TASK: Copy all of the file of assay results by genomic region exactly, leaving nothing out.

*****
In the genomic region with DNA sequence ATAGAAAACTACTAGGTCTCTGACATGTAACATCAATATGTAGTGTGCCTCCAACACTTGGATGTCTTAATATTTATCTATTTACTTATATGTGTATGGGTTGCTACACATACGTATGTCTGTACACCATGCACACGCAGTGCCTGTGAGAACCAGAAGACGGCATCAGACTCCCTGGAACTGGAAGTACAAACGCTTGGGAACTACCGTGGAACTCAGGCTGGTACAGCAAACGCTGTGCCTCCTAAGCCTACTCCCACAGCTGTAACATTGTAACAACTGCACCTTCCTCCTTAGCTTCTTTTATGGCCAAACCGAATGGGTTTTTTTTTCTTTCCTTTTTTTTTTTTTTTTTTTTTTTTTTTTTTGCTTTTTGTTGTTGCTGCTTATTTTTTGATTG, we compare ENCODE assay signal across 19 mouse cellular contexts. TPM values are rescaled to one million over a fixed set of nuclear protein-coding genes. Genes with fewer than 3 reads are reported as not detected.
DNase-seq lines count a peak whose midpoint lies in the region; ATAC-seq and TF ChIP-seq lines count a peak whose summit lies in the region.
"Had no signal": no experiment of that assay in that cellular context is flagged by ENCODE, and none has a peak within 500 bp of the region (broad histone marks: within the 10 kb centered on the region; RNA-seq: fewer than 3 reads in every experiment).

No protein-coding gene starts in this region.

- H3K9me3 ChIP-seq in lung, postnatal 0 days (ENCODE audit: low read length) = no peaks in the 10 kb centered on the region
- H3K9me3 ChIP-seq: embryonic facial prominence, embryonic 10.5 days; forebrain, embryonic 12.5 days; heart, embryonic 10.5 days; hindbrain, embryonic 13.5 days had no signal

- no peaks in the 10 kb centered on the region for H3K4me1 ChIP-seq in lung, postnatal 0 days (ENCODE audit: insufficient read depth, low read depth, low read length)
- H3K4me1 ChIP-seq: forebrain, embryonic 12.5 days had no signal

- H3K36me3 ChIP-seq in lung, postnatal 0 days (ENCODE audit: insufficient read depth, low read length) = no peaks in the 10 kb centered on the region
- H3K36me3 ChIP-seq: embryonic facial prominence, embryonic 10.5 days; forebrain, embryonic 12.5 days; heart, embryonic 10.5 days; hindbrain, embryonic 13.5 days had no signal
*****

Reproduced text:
In the genomic region with DNA sequence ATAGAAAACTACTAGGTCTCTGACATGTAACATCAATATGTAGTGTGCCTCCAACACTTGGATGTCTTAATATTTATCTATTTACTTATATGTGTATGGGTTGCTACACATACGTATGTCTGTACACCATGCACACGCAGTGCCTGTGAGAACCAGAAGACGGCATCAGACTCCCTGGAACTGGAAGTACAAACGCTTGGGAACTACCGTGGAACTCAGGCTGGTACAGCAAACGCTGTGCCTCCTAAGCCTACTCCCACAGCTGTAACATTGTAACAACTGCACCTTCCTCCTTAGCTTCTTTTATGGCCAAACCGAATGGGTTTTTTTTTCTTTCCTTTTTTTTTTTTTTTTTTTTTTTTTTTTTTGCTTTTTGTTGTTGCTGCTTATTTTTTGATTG, we compare ENCODE assay signal across 19 mouse cellular contexts. TPM values are rescaled to one million over a fixed set of nuclear protein-coding genes. Genes with fewer than 3 reads are reported as not detected.
DNase-seq lines count a peak whose midpoint lies in the region; ATAC-seq and TF ChIP-seq lines count a peak whose summit lies in the region.
"Had no signal": no experiment of that assay in that cellular context is flagged by ENCODE, and none has a peak within 500 bp of the region (broad histone marks: within the 10 kb centered on the region; RNA-seq: fewer than 3 reads in every experiment).

No protein-coding gene starts in this region.

- H3K9me3 ChIP-seq in lung, postnatal 0 days (ENCODE audit: low read length) = no peaks in the 10 kb centered on the region
- H3K9me3 ChIP-seq: embryonic facial prominence, embryonic 10.5 days; forebrain, embryonic 12.5 days; heart, embryonic 10.5 days; hindbrain, embryonic 13.5 days had no signal

- no peaks in the 10 kb centered on the region for H3K4me1 ChIP-seq in lung, postnatal 0 days (ENCODE audit: insufficient read depth, low read depth, low read length)
- H3K4me1 ChIP-seq: forebrain, embryonic 12.5 days had no signal

- H3K36me3 ChIP-seq in lung, postnatal 0 days (ENCODE audit: insufficient read depth, low read length) = no peaks in the 10 kb centered on the region
- H3K36me3 ChIP-seq: embryonic facial prominence, embryonic 10.5 days; forebrain, embryonic 12.5 days; heart, embryonic 10.5 days; hindbrain, embryonic 13.5 days had no signal